While we don't necessarily need motivation itself to reach our goals, studies have shown that humans do need the anticipation of a reward, to make sticking to the goals more attractive. We can utilise this knowledge by transforming our habits into something we look forward to.
Clear describes this as "temptation bundling"- a fancier way of saying we can combine something we don't enjoy + something we do enjoy = pleasurable activity that is encouraging to continue ongoing. If you love listening to podcasts in the car, but are striving to walk more (even though you find walking boring), simply combine the two as a "temptation bundle", to accomplish the task while still enjoying the activity.
2. Make them easy to stick to
Our behaviours stem from programmed habits that are easy to action, that require little cognitive effort (that's why scrolling on social media is so tempting). Therefore, it's important to try and make our new habits are easy to implement as possible. Sometimes we fall victim to our bad habits, such as getting home from work and instinctively slumping on the couch to watch telly. How would we re-program this behaviour? It's as simple as leaving the remote behind the TV, rather than in an easy-to-grab spot. It disrupts our habit, taking us out of the subconscious mental autopilot of routine. If we want to create a good behaviour, such as drinking more water, keep a glass or bottle near you at all times.
3. Make them satisfying
The final way to change behaviours without motivation is to make your habits fulfilling and satisfying. This is why many of us give up on long-term goals, as the payoff seems too far away to be worth it. This is where patience comes into the process again, however we can always bypass the 'waiting period' by rewarding our ongoing commitment and positive choices.
For example, are you trying to cut down on your bought-coffees during the workweek? Allow yourself a delicious cappuccino or latte one day a week. You're sticking to your commitment to your goal, without depriving yourself of the pleasurable things in life that bring you joy.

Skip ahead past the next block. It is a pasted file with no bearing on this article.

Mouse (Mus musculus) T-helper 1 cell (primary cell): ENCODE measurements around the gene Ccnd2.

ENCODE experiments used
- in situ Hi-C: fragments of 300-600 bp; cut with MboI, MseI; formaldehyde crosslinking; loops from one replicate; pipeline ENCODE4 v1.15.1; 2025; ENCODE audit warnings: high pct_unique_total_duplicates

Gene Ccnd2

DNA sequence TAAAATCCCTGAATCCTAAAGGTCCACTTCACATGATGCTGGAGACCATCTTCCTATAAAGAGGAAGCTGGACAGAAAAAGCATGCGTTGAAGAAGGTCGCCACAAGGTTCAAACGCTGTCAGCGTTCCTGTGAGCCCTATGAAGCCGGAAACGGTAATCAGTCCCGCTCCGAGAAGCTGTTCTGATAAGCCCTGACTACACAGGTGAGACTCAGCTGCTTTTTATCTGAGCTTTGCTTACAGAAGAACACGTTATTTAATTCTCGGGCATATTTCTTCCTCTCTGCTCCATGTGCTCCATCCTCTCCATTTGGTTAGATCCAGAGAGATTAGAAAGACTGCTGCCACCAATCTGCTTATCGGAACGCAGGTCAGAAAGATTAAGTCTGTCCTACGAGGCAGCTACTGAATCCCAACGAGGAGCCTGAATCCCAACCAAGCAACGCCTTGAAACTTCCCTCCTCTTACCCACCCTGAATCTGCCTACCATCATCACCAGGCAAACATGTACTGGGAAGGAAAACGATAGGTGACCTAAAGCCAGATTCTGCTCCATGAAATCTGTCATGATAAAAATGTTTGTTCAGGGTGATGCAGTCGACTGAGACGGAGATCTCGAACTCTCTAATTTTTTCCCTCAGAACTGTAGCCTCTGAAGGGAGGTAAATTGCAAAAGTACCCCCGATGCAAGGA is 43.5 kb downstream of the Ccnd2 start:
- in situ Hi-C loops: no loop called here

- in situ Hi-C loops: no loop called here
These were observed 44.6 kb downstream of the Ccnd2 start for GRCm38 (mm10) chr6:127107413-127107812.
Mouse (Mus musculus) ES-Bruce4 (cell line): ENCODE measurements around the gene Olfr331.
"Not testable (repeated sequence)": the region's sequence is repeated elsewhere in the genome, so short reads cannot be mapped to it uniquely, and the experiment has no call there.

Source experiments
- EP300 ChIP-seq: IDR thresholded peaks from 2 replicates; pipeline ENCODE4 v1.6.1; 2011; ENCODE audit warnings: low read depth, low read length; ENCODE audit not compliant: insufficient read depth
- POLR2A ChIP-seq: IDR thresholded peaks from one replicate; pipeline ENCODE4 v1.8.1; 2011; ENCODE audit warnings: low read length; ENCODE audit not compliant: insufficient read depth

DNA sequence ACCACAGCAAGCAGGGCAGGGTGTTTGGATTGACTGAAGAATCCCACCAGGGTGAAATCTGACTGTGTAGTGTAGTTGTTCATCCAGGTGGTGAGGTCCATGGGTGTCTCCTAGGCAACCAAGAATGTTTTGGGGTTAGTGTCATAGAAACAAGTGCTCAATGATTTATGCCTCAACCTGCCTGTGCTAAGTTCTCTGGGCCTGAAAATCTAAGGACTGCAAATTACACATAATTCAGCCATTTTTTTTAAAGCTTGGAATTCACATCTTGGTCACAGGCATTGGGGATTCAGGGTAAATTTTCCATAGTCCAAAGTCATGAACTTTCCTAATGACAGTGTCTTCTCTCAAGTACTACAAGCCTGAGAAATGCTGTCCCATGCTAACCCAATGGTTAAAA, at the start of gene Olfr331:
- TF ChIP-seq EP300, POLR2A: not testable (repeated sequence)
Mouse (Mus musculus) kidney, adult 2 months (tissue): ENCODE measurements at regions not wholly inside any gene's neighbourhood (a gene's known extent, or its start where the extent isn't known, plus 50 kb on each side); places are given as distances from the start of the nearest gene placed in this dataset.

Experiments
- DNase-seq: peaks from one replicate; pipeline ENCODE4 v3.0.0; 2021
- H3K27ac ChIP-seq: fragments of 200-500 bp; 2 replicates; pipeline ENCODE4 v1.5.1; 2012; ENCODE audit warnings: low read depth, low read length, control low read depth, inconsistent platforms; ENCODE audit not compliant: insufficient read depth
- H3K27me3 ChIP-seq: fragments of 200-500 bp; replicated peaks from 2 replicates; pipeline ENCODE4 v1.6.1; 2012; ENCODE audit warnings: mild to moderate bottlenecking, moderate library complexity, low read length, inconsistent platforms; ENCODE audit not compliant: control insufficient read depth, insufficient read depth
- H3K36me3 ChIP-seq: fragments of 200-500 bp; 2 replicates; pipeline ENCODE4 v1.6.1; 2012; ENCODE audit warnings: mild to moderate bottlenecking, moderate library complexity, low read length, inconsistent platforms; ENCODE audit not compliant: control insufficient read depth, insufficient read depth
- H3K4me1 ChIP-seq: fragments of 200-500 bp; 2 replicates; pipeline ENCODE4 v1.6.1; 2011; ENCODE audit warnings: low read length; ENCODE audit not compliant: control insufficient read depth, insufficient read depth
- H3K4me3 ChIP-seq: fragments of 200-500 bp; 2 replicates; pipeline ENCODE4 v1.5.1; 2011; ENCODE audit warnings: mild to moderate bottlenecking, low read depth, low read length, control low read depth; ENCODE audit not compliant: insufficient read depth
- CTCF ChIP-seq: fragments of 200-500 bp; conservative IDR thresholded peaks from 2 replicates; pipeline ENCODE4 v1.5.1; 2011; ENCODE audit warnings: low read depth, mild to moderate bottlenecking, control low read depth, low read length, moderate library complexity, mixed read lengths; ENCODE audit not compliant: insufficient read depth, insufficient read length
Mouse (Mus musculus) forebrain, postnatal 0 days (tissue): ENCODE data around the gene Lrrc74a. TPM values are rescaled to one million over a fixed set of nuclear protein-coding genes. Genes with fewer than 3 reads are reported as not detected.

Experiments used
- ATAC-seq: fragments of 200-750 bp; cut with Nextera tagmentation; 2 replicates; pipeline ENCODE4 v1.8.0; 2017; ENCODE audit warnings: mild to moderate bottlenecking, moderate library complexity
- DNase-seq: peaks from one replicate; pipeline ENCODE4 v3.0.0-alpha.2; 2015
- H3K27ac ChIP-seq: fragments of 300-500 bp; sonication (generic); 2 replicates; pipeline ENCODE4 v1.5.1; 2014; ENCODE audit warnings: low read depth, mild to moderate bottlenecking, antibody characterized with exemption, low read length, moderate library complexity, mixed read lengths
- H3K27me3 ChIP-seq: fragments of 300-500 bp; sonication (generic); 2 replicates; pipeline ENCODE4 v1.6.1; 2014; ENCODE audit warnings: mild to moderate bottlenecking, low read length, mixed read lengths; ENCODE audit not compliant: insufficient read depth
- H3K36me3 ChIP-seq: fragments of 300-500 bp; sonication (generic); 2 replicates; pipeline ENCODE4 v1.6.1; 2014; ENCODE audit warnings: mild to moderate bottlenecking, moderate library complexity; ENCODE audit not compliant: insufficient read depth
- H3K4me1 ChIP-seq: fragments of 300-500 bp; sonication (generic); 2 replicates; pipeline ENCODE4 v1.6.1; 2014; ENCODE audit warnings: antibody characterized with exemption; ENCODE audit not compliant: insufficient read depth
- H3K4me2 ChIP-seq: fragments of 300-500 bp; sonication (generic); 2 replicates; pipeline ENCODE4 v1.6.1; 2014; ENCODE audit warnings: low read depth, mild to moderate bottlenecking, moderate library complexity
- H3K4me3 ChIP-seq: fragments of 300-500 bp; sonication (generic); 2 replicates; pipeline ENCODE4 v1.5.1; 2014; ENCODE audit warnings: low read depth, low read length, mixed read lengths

Tracking your success
Now that we've discussed how to mould behaviours and create effective habits, how do you keep track of them to achieve your ultimate goals?
Clear advises the use of habit trackers or contracts.
The habit tracker is simply marking off every day you stick to your new habit or ideal behaviour. It offers the instant gratification we discussed earlier to help keep you excited.
The habit contract is essentially a commitment you make to a close friend, partner or family member, with an agreed set of expectations to follow (as well as consequences for failing to commit). Accountability is a big motivator for humans, especially when it could involve letting down someone whose close to us.
While you may not be able to see the direct payoffs, it's important to remember the pivotal role these micro-habits and decisions play in achieving our ultimate goals. You don't need to take giant steps to show you're serious about your dreams, rather, take the time to build a positive and supportive system of small habits to guarantee your success.